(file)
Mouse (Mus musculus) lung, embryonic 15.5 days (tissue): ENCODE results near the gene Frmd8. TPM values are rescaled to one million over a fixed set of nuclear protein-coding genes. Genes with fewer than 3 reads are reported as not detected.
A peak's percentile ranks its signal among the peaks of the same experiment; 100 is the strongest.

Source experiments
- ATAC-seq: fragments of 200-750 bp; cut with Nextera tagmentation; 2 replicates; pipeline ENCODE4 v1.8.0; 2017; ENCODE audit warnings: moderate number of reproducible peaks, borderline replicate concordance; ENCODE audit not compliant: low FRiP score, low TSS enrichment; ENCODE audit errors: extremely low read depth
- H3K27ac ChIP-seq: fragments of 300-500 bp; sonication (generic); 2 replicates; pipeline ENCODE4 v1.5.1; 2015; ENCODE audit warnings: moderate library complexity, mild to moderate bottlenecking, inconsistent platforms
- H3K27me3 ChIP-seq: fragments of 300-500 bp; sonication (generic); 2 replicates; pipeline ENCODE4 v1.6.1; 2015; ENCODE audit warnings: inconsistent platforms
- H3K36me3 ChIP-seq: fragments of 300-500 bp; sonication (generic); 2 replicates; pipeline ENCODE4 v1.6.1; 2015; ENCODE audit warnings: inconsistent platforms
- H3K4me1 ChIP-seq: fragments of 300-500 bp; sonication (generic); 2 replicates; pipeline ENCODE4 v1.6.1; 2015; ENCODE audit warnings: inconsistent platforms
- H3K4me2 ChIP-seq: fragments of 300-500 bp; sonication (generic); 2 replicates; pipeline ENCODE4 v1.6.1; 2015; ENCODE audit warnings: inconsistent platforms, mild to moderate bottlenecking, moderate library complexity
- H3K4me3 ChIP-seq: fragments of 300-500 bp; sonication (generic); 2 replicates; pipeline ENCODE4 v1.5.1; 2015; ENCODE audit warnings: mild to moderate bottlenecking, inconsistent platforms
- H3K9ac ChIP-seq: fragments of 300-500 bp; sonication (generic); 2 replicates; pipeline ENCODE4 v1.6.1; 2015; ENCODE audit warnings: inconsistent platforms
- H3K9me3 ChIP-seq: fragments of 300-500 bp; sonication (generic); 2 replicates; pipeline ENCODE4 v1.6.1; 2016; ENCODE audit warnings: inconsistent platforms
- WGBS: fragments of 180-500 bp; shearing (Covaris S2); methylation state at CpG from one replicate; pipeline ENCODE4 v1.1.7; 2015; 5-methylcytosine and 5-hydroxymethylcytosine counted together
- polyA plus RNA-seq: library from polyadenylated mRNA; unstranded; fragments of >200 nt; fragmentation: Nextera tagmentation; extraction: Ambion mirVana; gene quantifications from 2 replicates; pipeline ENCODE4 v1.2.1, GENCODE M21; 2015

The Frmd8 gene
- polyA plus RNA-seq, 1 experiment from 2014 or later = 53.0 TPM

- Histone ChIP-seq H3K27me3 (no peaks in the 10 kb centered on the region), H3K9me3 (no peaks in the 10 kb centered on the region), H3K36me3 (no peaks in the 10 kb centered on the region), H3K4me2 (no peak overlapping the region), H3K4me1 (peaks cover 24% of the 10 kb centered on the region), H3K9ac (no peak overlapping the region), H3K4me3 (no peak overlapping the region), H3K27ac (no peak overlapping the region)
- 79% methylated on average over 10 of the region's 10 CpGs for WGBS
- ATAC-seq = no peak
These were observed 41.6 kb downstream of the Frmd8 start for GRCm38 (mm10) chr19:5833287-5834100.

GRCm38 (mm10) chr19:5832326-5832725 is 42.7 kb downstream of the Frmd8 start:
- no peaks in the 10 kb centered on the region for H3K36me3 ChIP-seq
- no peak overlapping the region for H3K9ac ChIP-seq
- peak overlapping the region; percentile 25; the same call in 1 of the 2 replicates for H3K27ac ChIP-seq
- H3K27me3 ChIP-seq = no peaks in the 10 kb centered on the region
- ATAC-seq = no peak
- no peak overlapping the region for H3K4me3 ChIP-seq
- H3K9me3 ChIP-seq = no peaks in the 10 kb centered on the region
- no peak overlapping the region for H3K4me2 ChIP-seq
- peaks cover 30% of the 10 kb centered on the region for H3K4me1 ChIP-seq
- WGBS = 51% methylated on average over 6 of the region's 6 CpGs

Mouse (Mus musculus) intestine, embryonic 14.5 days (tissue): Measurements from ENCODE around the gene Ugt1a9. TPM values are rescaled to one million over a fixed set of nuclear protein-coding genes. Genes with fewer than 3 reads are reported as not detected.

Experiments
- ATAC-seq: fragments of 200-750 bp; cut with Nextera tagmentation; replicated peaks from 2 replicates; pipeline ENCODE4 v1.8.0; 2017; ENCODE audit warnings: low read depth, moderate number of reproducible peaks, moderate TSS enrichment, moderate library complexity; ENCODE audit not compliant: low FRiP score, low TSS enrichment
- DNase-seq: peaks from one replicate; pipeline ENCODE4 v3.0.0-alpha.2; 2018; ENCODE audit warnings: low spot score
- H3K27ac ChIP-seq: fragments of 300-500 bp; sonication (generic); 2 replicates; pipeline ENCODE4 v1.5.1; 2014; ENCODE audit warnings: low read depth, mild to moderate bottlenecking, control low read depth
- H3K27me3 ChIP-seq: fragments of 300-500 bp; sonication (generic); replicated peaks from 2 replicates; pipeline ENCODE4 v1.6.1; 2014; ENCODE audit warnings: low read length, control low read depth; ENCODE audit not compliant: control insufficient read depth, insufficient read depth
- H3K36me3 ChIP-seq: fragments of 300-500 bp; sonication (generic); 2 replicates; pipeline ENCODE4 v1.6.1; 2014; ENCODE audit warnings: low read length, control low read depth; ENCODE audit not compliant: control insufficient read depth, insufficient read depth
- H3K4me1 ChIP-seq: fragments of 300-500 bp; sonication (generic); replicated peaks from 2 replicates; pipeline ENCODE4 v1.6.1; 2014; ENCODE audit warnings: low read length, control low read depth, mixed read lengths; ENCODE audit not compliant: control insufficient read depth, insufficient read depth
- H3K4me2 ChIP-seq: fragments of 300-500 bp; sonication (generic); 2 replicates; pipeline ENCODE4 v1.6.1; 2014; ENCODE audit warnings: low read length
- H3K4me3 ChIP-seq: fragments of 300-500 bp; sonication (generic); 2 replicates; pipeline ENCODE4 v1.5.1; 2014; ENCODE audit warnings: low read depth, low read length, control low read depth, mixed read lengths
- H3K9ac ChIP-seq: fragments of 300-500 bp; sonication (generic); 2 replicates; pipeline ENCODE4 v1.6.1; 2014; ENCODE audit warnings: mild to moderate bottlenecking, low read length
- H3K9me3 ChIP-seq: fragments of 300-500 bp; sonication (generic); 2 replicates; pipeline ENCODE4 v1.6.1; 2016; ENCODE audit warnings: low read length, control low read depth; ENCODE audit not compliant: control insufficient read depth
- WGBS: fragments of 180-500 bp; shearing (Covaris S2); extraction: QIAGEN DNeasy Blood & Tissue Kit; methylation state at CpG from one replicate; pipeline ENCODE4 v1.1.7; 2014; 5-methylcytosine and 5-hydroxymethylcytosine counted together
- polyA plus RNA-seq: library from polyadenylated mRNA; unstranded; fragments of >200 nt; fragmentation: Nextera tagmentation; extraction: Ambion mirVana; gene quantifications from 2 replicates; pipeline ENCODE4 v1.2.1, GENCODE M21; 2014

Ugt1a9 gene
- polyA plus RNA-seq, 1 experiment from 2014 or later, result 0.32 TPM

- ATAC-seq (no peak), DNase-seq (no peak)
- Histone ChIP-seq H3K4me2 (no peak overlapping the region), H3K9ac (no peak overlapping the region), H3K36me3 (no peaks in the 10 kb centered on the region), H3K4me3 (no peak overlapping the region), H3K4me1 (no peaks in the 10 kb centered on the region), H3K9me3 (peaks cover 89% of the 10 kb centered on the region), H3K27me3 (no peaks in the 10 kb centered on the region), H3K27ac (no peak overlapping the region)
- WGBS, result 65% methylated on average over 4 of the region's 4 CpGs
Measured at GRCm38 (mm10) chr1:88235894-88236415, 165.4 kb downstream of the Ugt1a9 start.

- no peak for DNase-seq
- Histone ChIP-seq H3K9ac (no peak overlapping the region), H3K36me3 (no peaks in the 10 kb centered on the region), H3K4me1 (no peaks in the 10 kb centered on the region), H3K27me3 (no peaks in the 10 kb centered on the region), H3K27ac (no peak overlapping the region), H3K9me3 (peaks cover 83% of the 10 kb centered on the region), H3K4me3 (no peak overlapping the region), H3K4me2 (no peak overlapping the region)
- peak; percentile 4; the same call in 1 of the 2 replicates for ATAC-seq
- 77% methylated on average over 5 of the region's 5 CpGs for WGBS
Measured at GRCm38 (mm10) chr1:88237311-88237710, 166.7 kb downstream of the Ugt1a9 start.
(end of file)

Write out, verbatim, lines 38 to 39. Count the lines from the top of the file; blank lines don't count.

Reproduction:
- H3K36me3 ChIP-seq: fragments of 300-500 bp; sonication (generic); 2 replicates; pipeline ENCODE4 v1.6.1; 2014; ENCODE audit warnings: low read length, control low read depth; ENCODE audit not compliant: control insufficient read depth, insufficient read depth
- H3K4me1 ChIP-seq: fragments of 300-500 bp; sonication (generic); replicated peaks from 2 replicates; pipeline ENCODE4 v1.6.1; 2014; ENCODE audit warnings: low read length, control low read depth, mixed read lengths; ENCODE audit not compliant: control insufficient read depth, insufficient read depth